Chapter 4 Summary - PLS 220
I. The Notion of a System
is an assemblage of units, objects, or parts united by some form of regular interaction.
In the 1950s, the behavioral revolution in the social sciences and growing acceptance of political realism in
international relations led scholars to conceptualize international politics as a system, using the language of systems theory.
II. The International System According to Realists
All realists characterize the international system as anarchic. No authority exists above the state, which is sovereign.
Each state must therefore look out for its own interests above all.
Polarity: system polarity refers to the number of blocs of states that exert power in the international system. There are
three types of polarity:
if there are a number of influential actors in the international system, a balance-of-power or
multipolar system is formed.
In a balance-of-power system, the essential norms of the system are clear to each of the state actors.
In classical balance of power, the actors are exclusively states and there should be at least five of them.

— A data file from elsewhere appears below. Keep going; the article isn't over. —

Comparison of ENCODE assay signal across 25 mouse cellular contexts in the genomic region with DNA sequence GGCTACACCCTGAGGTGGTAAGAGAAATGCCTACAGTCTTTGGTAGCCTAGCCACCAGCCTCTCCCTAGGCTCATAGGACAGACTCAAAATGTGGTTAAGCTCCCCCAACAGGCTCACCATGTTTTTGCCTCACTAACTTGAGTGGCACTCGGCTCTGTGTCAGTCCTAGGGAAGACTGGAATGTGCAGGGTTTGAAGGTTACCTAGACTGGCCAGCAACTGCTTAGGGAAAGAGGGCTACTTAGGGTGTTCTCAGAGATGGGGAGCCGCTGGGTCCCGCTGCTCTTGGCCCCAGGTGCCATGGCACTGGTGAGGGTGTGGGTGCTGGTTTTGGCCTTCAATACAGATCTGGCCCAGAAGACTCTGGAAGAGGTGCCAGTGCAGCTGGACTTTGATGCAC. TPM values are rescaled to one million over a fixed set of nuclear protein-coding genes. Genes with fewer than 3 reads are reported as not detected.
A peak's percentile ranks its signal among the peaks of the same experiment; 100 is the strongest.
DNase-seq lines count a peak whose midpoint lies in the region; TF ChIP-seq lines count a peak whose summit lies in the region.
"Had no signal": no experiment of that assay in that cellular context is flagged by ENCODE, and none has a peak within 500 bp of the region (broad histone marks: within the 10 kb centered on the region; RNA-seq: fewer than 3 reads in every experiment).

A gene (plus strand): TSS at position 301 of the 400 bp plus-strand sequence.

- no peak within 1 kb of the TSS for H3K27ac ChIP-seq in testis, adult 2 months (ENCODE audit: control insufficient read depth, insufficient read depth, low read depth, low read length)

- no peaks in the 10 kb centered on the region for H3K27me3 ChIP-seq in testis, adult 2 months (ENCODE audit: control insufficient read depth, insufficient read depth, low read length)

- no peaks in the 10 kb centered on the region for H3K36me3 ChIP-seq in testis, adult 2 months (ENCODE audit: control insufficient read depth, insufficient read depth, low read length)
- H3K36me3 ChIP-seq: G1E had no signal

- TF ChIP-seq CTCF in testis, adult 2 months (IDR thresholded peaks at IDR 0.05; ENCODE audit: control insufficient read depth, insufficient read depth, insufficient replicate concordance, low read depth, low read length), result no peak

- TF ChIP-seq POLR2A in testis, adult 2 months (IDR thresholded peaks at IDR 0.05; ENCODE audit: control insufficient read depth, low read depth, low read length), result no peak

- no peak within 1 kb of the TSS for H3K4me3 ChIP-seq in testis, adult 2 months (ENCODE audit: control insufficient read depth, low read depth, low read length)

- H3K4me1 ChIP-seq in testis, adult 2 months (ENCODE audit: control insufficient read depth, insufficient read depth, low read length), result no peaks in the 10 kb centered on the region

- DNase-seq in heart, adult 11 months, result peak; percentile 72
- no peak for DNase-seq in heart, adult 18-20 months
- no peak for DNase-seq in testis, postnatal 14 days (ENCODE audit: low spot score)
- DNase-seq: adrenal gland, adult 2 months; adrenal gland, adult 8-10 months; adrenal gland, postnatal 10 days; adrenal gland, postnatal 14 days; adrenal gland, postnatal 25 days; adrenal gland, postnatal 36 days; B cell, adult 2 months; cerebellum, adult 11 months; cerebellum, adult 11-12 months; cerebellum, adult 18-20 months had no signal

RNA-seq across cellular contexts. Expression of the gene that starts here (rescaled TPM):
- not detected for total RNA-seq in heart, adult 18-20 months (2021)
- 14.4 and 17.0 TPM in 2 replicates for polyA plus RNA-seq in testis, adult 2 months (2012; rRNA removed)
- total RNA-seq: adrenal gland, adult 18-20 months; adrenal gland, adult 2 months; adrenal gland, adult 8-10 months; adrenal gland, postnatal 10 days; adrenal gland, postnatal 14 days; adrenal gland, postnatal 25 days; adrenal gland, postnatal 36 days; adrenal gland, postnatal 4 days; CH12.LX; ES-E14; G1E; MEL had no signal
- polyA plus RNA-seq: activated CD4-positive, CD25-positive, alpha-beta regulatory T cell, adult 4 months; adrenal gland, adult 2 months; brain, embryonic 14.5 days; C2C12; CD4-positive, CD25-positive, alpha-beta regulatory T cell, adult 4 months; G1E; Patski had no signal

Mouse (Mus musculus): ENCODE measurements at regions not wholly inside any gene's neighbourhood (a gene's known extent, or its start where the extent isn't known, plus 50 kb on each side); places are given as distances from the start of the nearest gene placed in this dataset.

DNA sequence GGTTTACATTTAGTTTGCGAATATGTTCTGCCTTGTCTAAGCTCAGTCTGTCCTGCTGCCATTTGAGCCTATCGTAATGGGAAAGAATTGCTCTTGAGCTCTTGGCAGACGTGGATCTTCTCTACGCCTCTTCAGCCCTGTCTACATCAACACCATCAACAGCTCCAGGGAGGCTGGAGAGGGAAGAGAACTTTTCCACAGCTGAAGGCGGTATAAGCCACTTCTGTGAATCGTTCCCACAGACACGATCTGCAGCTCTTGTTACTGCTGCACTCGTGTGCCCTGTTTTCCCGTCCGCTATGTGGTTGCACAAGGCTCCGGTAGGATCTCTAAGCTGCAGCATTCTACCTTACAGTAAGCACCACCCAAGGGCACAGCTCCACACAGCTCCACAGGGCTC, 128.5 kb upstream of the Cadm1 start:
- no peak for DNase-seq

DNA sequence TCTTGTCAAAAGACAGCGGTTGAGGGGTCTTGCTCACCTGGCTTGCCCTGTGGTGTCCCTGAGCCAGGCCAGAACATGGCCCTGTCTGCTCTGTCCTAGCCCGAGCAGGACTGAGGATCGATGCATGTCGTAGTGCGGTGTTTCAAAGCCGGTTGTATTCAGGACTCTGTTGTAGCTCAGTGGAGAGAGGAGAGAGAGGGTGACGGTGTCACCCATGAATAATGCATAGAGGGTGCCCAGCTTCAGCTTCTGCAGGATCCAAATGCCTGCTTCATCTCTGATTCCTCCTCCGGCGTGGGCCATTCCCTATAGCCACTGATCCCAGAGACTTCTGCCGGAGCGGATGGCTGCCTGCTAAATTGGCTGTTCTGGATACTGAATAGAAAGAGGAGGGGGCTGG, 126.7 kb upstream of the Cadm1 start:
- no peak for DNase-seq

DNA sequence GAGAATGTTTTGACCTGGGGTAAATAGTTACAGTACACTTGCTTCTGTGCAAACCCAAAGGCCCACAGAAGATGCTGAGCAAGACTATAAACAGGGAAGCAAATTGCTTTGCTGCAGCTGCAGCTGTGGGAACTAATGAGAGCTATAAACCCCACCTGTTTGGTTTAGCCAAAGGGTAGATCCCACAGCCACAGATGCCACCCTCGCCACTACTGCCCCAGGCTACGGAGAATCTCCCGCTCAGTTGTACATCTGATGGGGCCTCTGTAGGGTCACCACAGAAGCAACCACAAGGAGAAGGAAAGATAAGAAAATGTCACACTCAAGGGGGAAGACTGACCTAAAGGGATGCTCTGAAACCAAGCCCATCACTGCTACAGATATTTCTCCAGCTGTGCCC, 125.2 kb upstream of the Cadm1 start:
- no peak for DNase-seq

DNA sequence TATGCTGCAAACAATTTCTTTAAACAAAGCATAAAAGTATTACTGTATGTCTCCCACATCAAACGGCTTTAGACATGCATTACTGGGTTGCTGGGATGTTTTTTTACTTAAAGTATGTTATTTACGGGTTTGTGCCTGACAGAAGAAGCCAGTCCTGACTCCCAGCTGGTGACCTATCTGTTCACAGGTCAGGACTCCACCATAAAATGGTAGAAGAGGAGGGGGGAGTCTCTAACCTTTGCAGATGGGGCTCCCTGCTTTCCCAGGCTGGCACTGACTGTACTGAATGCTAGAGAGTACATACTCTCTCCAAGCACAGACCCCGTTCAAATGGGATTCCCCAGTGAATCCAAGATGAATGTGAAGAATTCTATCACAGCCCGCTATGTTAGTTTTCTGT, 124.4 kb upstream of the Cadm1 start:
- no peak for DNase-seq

If an actor does not follow these norms, the balance-of-power system may become unstable. When
alliances are formed, they are formed for a specific purpose, have a short duration, and shift according to advantage rather than
in the bipolar system of the Cold War, each of the blocs (the North Atlantic Treaty Organization,
or NATO, and the Warsaw Pact) sought to negotiate rather than fight, to fight minor wars rather than major
ones, and to fight major wars rather than fail to eliminate the rival bloc.
Alliances tend to be long term, based on relatively permanent, not shifting, interests.
In a tight bipolar system, international organizations either do not develop or are ineffective. In a
looser system, international organizations may develop primarily to mediate between the two blocs.
one state that commands influence in the international system.
Immediately after the Gulf War in 1991, many states grew concerned that the international system
had become unipolar, with no effective counterweight to the power of the United States.
System Management and Stability: Realists do not agree among themselves on how polarity matters.
Bipolar systems are very difficult to regulate formally, since neither uncommitted states nor international
organizations are able to direct the behavior of either of the two blocs. Informal regulation may be easier.
Kenneth Waltz argues that the bipolar system is the most stable structure in the long run because there is a
clear difference in the amount of power held by the two poles as compared to that held by the rest of the state actors.